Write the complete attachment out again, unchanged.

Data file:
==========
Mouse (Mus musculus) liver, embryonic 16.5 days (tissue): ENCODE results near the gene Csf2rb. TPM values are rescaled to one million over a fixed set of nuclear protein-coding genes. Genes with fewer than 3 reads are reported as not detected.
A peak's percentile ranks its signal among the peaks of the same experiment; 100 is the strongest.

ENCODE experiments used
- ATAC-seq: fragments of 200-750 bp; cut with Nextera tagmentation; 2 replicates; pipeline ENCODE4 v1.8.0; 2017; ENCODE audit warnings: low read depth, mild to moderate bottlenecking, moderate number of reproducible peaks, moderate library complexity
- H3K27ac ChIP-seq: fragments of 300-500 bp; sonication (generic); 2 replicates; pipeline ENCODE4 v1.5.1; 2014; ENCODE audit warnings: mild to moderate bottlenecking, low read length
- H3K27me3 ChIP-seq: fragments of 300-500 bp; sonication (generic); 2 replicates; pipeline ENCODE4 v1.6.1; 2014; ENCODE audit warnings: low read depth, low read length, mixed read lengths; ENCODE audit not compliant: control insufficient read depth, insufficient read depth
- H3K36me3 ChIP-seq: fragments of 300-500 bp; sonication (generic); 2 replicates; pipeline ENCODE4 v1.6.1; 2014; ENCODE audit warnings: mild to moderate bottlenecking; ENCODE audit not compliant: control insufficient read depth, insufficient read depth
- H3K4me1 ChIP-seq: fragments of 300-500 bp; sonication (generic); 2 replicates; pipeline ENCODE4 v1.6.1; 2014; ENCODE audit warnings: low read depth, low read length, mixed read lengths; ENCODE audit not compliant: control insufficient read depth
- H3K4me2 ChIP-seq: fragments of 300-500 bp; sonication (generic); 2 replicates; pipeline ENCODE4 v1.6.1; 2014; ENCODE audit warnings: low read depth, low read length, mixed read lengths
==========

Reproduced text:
Mouse (Mus musculus) liver, embryonic 16.5 days (tissue): ENCODE results near the gene Csf2rb. TPM values are rescaled to one million over a fixed set of nuclear protein-coding genes. Genes with fewer than 3 reads are reported as not detected.
A peak's percentile ranks its signal among the peaks of the same experiment; 100 is the strongest.

ENCODE experiments used
- ATAC-seq: fragments of 200-750 bp; cut with Nextera tagmentation; 2 replicates; pipeline ENCODE4 v1.8.0; 2017; ENCODE audit warnings: low read depth, mild to moderate bottlenecking, moderate number of reproducible peaks, moderate library complexity
- H3K27ac ChIP-seq: fragments of 300-500 bp; sonication (generic); 2 replicates; pipeline ENCODE4 v1.5.1; 2014; ENCODE audit warnings: mild to moderate bottlenecking, low read length
- H3K27me3 ChIP-seq: fragments of 300-500 bp; sonication (generic); 2 replicates; pipeline ENCODE4 v1.6.1; 2014; ENCODE audit warnings: low read depth, low read length, mixed read lengths; ENCODE audit not compliant: control insufficient read depth, insufficient read depth
- H3K36me3 ChIP-seq: fragments of 300-500 bp; sonication (generic); 2 replicates; pipeline ENCODE4 v1.6.1; 2014; ENCODE audit warnings: mild to moderate bottlenecking; ENCODE audit not compliant: control insufficient read depth, insufficient read depth
- H3K4me1 ChIP-seq: fragments of 300-500 bp; sonication (generic); 2 replicates; pipeline ENCODE4 v1.6.1; 2014; ENCODE audit warnings: low read depth, low read length, mixed read lengths; ENCODE audit not compliant: control insufficient read depth
- H3K4me2 ChIP-seq: fragments of 300-500 bp; sonication (generic); 2 replicates; pipeline ENCODE4 v1.6.1; 2014; ENCODE audit warnings: low read depth, low read length, mixed read lengths